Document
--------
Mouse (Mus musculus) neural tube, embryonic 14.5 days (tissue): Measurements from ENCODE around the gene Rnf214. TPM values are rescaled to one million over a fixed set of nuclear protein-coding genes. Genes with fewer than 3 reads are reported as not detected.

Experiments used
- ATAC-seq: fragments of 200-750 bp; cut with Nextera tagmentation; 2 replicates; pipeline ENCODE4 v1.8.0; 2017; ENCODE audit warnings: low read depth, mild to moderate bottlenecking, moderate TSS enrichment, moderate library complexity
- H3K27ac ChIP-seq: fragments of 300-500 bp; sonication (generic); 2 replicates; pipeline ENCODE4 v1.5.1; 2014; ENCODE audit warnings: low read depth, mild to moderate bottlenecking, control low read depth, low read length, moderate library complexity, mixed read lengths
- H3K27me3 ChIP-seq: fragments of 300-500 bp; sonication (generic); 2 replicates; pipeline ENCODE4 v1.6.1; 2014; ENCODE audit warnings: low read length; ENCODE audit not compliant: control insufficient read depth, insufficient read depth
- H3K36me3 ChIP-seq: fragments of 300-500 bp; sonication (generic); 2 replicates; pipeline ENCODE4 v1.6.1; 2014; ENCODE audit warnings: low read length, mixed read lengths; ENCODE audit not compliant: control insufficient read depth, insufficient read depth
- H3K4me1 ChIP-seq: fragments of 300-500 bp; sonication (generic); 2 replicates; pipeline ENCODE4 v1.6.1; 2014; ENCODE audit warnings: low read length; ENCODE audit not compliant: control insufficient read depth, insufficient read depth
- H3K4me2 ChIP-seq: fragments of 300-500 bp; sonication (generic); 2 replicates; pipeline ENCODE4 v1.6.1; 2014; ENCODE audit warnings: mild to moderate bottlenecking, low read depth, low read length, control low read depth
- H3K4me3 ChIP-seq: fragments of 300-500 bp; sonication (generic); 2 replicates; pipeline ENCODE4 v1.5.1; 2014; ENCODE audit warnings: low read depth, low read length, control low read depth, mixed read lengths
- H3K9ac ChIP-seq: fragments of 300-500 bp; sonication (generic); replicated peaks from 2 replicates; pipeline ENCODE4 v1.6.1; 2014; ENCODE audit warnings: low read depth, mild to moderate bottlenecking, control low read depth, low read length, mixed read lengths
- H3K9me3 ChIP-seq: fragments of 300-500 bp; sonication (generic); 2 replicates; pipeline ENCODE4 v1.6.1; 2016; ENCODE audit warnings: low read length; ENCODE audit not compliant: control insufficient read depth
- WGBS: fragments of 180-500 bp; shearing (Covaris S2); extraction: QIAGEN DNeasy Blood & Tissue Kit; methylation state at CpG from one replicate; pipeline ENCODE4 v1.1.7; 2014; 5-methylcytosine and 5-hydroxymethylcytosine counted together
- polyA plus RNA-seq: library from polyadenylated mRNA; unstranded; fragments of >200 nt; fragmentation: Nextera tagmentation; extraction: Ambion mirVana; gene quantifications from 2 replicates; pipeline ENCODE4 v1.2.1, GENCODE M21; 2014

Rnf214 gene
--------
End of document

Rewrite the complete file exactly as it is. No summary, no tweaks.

Mouse (Mus musculus) neural tube, embryonic 14.5 days (tissue): Measurements from ENCODE around the gene Rnf214. TPM values are rescaled to one million over a fixed set of nuclear protein-coding genes. Genes with fewer than 3 reads are reported as not detected.

Experiments used
- ATAC-seq: fragments of 200-750 bp; cut with Nextera tagmentation; 2 replicates; pipeline ENCODE4 v1.8.0; 2017; ENCODE audit warnings: low read depth, mild to moderate bottlenecking, moderate TSS enrichment, moderate library complexity
- H3K27ac ChIP-seq: fragments of 300-500 bp; sonication (generic); 2 replicates; pipeline ENCODE4 v1.5.1; 2014; ENCODE audit warnings: low read depth, mild to moderate bottlenecking, control low read depth, low read length, moderate library complexity, mixed read lengths
- H3K27me3 ChIP-seq: fragments of 300-500 bp; sonication (generic); 2 replicates; pipeline ENCODE4 v1.6.1; 2014; ENCODE audit warnings: low read length; ENCODE audit not compliant: control insufficient read depth, insufficient read depth
- H3K36me3 ChIP-seq: fragments of 300-500 bp; sonication (generic); 2 replicates; pipeline ENCODE4 v1.6.1; 2014; ENCODE audit warnings: low read length, mixed read lengths; ENCODE audit not compliant: control insufficient read depth, insufficient read depth
- H3K4me1 ChIP-seq: fragments of 300-500 bp; sonication (generic); 2 replicates; pipeline ENCODE4 v1.6.1; 2014; ENCODE audit warnings: low read length; ENCODE audit not compliant: control insufficient read depth, insufficient read depth
- H3K4me2 ChIP-seq: fragments of 300-500 bp; sonication (generic); 2 replicates; pipeline ENCODE4 v1.6.1; 2014; ENCODE audit warnings: mild to moderate bottlenecking, low read depth, low read length, control low read depth
- H3K4me3 ChIP-seq: fragments of 300-500 bp; sonication (generic); 2 replicates; pipeline ENCODE4 v1.5.1; 2014; ENCODE audit warnings: low read depth, low read length, control low read depth, mixed read lengths
- H3K9ac ChIP-seq: fragments of 300-500 bp; sonication (generic); replicated peaks from 2 replicates; pipeline ENCODE4 v1.6.1; 2014; ENCODE audit warnings: low read depth, mild to moderate bottlenecking, control low read depth, low read length, mixed read lengths
- H3K9me3 ChIP-seq: fragments of 300-500 bp; sonication (generic); 2 replicates; pipeline ENCODE4 v1.6.1; 2016; ENCODE audit warnings: low read length; ENCODE audit not compliant: control insufficient read depth
- WGBS: fragments of 180-500 bp; shearing (Covaris S2); extraction: QIAGEN DNeasy Blood & Tissue Kit; methylation state at CpG from one replicate; pipeline ENCODE4 v1.1.7; 2014; 5-methylcytosine and 5-hydroxymethylcytosine counted together
- polyA plus RNA-seq: library from polyadenylated mRNA; unstranded; fragments of >200 nt; fragmentation: Nextera tagmentation; extraction: Ambion mirVana; gene quantifications from 2 replicates; pipeline ENCODE4 v1.2.1, GENCODE M21; 2014

Rnf214 gene